Published: Fri, April 21, 2017
Money | By Oscar Reynolds

Alaskan oil well leaking gas

Alaskan oil well leaking gas

A BP well on Alaska's North Slope is no longer leaking crude oil or natural gas, a spokeswoman said Monday.

The leak initially was discovered Friday morning when BP employees saw crude oil spraying out of the top of the well, located at Prudhoe Bay on the North Slope. In an incident report released Sunday, however, the Alaska Department of Environmental Conservation said that the spill does not appear to have spread past the drilling pad around the well, and that there have been no reports of injuries or harm to wildlife.

The total amount of oil spilled and whether the crude affected the snow-covered tundra nearby is not yet clear, but authorities believe the crude contamination likely is contained within a gravel area directly surrounding the well site.

ADEC says the time of the spill is unknown but it was reported Friday morning. They claim that two leaks had sprung, one at the well's top and one at the well's bottom. The oil producer had retained Halliburton Co's (HAL.N) well control specialists to kill the well, the spokesman said.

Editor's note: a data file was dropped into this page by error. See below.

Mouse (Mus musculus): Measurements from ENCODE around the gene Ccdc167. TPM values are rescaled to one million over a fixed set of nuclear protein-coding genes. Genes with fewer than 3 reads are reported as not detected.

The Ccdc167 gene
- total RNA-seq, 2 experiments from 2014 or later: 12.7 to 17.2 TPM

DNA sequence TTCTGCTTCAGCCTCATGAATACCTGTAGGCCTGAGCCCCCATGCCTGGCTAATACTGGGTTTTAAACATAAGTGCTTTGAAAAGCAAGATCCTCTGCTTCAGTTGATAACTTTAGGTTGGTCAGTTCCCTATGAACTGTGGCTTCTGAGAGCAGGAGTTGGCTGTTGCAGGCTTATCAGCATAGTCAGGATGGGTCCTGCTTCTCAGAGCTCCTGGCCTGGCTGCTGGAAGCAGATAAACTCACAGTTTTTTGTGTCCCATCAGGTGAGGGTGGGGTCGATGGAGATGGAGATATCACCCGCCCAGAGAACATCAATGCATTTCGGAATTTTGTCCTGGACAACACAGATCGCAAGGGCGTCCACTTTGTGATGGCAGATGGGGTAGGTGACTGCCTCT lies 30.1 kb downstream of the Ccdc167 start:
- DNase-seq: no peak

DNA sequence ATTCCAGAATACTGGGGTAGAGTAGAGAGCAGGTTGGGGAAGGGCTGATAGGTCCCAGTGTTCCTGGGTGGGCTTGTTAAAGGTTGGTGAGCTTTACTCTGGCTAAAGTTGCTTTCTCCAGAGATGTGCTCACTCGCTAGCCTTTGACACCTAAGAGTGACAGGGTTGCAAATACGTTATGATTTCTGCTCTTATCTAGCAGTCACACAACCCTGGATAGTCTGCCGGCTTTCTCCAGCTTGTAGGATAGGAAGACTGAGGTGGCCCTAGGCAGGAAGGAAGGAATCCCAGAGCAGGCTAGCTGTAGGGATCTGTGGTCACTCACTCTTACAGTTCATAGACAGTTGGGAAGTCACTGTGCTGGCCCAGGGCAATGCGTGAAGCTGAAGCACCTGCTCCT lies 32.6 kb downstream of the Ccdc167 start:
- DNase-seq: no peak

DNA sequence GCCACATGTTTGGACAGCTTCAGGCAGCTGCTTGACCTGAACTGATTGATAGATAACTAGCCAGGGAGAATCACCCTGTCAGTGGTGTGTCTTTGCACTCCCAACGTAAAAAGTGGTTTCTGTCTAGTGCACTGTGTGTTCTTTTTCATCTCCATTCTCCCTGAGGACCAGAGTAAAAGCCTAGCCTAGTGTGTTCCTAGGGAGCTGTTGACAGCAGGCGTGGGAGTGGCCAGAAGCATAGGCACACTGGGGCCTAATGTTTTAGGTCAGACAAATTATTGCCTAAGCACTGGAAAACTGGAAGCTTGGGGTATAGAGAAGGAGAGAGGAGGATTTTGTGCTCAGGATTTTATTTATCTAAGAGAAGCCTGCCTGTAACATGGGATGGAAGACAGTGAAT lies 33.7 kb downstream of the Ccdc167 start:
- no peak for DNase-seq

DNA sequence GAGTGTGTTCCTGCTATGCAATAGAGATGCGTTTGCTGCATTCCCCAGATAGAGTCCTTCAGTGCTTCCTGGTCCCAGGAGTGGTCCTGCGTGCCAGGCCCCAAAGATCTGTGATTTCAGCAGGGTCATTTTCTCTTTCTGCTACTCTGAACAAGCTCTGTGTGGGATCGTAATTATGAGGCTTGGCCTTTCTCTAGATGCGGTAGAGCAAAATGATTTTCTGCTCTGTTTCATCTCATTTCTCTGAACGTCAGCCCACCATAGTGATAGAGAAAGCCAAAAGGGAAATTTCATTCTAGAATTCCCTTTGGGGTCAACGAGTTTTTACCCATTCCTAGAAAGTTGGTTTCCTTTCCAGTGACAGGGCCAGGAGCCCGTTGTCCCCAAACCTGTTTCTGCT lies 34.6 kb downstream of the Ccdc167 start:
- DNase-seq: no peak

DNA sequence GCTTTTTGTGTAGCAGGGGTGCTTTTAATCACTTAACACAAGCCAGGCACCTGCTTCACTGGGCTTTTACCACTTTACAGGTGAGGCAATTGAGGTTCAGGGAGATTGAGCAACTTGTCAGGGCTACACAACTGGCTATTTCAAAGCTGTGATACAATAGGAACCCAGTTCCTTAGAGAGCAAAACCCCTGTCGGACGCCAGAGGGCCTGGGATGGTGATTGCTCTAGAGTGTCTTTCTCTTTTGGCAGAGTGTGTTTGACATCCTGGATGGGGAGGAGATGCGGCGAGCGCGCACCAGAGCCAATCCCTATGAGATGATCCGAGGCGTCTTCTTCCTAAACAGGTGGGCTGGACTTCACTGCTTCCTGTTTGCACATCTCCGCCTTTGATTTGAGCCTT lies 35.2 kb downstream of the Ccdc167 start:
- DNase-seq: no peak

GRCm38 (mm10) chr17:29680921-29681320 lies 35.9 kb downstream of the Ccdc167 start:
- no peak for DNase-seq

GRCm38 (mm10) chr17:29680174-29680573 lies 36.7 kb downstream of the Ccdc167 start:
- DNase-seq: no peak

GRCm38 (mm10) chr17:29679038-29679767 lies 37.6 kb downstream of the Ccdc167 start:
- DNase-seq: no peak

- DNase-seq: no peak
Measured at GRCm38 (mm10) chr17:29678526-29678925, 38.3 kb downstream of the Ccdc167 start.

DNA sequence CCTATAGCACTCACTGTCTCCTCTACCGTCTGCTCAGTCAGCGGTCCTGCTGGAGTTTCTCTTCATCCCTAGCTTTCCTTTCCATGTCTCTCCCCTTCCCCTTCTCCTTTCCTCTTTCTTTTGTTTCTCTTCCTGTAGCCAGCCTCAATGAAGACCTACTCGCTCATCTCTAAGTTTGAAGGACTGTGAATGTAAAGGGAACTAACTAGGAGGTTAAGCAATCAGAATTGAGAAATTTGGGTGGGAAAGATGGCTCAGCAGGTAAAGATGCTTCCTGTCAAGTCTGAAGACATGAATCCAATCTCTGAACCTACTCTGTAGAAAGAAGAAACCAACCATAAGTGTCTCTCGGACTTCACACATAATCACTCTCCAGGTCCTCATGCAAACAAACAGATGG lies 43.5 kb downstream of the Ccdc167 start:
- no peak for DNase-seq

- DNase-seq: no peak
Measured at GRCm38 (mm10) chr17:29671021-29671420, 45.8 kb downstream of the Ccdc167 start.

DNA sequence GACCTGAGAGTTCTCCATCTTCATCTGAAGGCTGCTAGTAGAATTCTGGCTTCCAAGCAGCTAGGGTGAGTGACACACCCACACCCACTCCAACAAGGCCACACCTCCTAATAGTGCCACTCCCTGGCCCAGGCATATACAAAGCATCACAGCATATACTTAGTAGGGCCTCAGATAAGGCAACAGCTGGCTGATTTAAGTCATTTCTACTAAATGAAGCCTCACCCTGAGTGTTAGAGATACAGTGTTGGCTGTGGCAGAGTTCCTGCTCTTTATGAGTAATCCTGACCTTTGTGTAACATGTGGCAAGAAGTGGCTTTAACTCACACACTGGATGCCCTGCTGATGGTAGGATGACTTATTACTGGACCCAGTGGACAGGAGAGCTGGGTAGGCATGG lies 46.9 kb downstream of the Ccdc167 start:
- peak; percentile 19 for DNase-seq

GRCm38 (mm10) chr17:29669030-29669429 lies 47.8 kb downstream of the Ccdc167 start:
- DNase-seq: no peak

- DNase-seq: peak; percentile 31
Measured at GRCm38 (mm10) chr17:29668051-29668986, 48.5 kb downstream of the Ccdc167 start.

The oil company will ultimately have to "kill the well", an expensive and risky process that stops the extraction process.

The spokesperson Brett Clanton, from BP's official team present there said the crew members used infrared cameras to see the condition of the leakage, which is found to be not that severe. A second leak that was emitting gas at a reduced rate was closed off overnight on Sunday, spokeswoman Dawn Patience said in an email.

Most companies are trying to do resurgence here and boost output of all the aging wells to extend their reach to brand-new supply sources.

Three years earlier, again a pipeline - a corroded one - spilled 4,800 barrels of oil. But its infamous 2010 Deepwater Horizon oil spill focused the world's attention on the environmental and economic importance of the Gulf of Mexico. In 2006, a corroded pipeline released almost 5,000 barrels (bbl) of crude oil, the largest oil spill in the North Slope at the time.

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